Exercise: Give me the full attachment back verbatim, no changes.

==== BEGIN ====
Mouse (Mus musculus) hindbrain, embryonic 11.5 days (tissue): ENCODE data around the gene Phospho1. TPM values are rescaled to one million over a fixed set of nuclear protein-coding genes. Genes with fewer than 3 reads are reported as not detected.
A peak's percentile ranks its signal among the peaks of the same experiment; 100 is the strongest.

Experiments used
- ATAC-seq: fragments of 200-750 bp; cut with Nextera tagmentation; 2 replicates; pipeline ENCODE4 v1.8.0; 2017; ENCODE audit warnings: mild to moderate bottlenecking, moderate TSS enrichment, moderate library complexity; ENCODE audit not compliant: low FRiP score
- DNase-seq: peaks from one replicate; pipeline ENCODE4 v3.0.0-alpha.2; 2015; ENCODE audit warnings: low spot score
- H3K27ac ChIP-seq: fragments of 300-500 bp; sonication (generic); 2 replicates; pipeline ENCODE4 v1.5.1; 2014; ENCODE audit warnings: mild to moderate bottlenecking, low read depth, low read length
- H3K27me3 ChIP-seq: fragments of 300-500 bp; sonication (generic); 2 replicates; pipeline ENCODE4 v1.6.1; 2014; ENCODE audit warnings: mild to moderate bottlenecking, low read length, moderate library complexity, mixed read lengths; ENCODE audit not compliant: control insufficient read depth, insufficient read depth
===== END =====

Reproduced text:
Mouse (Mus musculus) hindbrain, embryonic 11.5 days (tissue): ENCODE data around the gene Phospho1. TPM values are rescaled to one million over a fixed set of nuclear protein-coding genes. Genes with fewer than 3 reads are reported as not detected.
A peak's percentile ranks its signal among the peaks of the same experiment; 100 is the strongest.

Experiments used
- ATAC-seq: fragments of 200-750 bp; cut with Nextera tagmentation; 2 replicates; pipeline ENCODE4 v1.8.0; 2017; ENCODE audit warnings: mild to moderate bottlenecking, moderate TSS enrichment, moderate library complexity; ENCODE audit not compliant: low FRiP score
- DNase-seq: peaks from one replicate; pipeline ENCODE4 v3.0.0-alpha.2; 2015; ENCODE audit warnings: low spot score
- H3K27ac ChIP-seq: fragments of 300-500 bp; sonication (generic); 2 replicates; pipeline ENCODE4 v1.5.1; 2014; ENCODE audit warnings: mild to moderate bottlenecking, low read depth, low read length
- H3K27me3 ChIP-seq: fragments of 300-500 bp; sonication (generic); 2 replicates; pipeline ENCODE4 v1.6.1; 2014; ENCODE audit warnings: mild to moderate bottlenecking, low read length, moderate library complexity, mixed read lengths; ENCODE audit not compliant: control insufficient read depth, insufficient read depth